The village of Alnmouth sits amid sand dunes on the edge of the North Sea. As its name suggests, it is at the mouth of the River Aln. Although now a quiet coastal village, in the 18th century it was a busy port, exporting the agricultural wealth of the surrounding countryside. At Christmas 1806 a huge storm changed the course of the river and spelt the end for the busy harbour. From this time Alnmouth declined in importance, and became the quiet village it is today, though many traces of its former success remain.
The earliest evidence for human activity in the area is a number of worked flint tools of the Mesolithic period. Traces of activity from this period are rare. Mesolithic people often settled near the coast. At Alnmouth they probably used the river and sea around the sheltered estuary as sources of food. The flint tools were found on a raised beach. The sea level has lowered since the Mesolithic period, leaving what used to be the coast, inland. This is just one example of how the changing nature of the coastline affects the archaeology of this area.
The only traces of Bronze Age people comes from remains of some their graves in the area of Buston, where stone lined coffins have been found. Some of these burials were accompanied by well-preserved pottery vessels. There is very little evidence from the Iron Age and Roman periods. The only certain evidence is found to the north of Alnmouth, where prehistoric hut circles have been found in the area of the Common known as Beacon Hill. Despite the lack of evidence from the Roman period the River Aln is marked on a map by the geographer Ptolemy, which dates to about AD150, so they must have known of the area.
In the early medieval period there may well have been an Anglo-Saxon settlement at Alnmouth. It may have been known by the name of Twyford. The Northumbrian monk, Bede, records that in AD 684, a church meeting was held at the place with two fords at the mouth of the river Aln. This is almost certainly Alnmouth. The meeting may have occurred close to Church Hill, where the remains of a carved stone cross show the likely location of an Anglo-Saxon church.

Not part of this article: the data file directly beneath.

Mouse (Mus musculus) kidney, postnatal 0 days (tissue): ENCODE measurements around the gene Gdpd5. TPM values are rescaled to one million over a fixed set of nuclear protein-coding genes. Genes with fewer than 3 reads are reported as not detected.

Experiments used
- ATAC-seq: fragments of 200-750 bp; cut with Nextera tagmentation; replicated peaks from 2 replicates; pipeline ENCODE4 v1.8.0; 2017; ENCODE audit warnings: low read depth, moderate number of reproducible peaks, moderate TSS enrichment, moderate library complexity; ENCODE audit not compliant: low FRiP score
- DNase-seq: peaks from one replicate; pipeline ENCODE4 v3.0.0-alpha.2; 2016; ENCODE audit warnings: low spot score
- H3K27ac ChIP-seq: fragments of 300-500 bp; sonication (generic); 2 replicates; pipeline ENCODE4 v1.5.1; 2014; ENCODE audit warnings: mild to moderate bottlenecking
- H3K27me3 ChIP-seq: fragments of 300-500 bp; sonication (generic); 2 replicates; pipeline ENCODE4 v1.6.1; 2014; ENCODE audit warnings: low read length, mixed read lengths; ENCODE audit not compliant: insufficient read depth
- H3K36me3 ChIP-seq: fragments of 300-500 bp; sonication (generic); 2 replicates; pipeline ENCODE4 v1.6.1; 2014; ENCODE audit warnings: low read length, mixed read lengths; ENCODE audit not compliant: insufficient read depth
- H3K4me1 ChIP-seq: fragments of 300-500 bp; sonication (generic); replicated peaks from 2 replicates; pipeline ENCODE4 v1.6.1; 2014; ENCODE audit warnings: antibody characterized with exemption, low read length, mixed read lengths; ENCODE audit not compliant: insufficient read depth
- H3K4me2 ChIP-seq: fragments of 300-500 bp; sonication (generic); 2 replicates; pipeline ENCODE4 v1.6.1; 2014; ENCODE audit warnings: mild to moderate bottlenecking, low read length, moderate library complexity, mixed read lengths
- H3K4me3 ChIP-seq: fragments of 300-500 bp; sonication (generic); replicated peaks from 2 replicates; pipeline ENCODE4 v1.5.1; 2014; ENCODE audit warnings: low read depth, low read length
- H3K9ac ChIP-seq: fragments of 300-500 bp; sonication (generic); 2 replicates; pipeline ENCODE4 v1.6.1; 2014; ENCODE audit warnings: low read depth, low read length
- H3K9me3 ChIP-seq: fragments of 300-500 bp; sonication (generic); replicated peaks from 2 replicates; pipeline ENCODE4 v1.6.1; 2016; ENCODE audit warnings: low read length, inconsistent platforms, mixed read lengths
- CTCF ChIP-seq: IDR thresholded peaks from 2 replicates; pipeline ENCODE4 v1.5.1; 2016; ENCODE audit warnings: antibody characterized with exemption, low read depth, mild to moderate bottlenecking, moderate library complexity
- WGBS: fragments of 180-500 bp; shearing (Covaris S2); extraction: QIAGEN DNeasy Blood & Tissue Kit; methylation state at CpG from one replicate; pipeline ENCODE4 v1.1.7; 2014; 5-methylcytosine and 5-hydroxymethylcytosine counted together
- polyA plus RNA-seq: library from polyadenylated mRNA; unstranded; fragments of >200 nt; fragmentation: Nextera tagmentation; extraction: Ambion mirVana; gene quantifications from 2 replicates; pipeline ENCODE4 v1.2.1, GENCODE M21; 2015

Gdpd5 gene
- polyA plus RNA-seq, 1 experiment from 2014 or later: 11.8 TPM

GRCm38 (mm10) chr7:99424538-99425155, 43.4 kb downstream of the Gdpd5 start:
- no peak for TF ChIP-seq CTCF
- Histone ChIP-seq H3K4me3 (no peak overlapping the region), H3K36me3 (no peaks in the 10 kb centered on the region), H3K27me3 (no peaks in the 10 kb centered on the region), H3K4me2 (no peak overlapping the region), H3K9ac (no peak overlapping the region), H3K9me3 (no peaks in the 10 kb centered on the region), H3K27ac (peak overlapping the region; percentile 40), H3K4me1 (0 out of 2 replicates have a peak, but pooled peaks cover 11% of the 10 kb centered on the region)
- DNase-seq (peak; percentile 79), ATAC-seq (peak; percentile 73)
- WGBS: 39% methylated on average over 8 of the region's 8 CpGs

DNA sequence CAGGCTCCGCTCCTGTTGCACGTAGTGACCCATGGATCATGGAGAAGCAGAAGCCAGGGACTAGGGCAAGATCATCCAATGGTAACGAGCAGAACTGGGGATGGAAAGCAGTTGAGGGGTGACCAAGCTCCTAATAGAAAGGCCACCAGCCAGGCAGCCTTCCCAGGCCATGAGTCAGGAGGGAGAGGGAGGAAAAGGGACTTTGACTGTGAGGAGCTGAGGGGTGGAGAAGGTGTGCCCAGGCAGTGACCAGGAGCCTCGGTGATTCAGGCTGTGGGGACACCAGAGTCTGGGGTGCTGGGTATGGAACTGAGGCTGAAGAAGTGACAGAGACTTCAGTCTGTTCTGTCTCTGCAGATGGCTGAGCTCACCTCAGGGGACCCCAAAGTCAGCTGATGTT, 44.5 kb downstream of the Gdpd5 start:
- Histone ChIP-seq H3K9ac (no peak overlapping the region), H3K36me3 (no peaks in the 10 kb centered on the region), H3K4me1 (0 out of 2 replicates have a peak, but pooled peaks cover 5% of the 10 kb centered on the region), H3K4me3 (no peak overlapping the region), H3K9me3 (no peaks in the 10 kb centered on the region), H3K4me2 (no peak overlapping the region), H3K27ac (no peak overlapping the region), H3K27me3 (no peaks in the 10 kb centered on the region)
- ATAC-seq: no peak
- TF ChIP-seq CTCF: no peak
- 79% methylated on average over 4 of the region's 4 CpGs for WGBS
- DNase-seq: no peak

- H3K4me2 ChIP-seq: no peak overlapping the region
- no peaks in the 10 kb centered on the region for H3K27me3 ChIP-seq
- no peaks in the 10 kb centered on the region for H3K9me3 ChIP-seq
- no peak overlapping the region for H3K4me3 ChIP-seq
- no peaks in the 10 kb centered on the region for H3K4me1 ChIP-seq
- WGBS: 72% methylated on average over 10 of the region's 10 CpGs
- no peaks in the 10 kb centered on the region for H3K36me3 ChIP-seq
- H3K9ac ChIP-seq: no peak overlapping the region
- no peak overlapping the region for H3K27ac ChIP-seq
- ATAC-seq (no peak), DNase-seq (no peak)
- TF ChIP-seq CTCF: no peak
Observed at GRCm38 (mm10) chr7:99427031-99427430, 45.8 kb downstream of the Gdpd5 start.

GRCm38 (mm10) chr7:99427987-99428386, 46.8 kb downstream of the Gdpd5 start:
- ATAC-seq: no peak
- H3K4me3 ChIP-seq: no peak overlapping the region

Despite these earlier settlements Alnmouth only really became an important place in the medieval period. A borough was created by Eustace de Vesci in about 1147. Later, his son, a Norman knight called William de Vesci, was given permission to hold a court at Alnmouth in about 1152 so increasing its importance. It was a good place to build a town, as there was a safe natural harbour. The new town was made up of plots of land for buildings laid out along a main road, now called Northumberland Street. There was no need to build a new church, as a church still stood on Church Hill. However, this building was altered to make it grand enough for the new town. Unfortunately, the hill soon began to be eroded by the course of the river that ran around it. The hill began to be eaten away, and the church started to collapse.
In the medieval period the town was a thriving port. Stone and grain were exported as well as wool, sheepskins and leather; fishing was also an important industry. Trade was particularly helped, when the Earls of Northumberland made Alnwick, just up-river from Alnmouth, their main centre. However, a raid by the Scots in 1336 and the generally poor economic conditions over the whole country at this time, sent Alnmouth into a long period of depression. Trade did die down in the later 16th and 17th centuries, but revived again in the 18th century, when Alnmouth exported grain and imported goods from London and Holland, and wood from Norway. Many new buildings were built at this time, including several large stone granaries.
Despite the success of its trading links the town was increasingly troubled by the river and harbour silting up, making it difficult for ships to dock. Finally, on Christmas day 1806, there was a great storm. It changed the entire course of the river, which began to flow between Church Hill and the main town. The storm also finally destroyed the surviving remains of the church.
After this, trade began to decline, though goods did not stop being imported until 1896. This led to changes in the town. Most of the old granaries were converted into houses and Alnmouth started to become a tourist resort. A holiday camp was built and beach huts placed on the sand dunes. Alnmouth even boasts the second oldest golf course in the country. Tourism remains the main industry today, and many visitors still come to enjoy its historic and natural sites.
Please note that this information has been compiled from a number of different sources. Durham County Council and Northumberland County Council can accept no responsibility for any inaccuracy contained therein. If you wish to use/copy any of the images, please ensure that you read the Copyright information provided.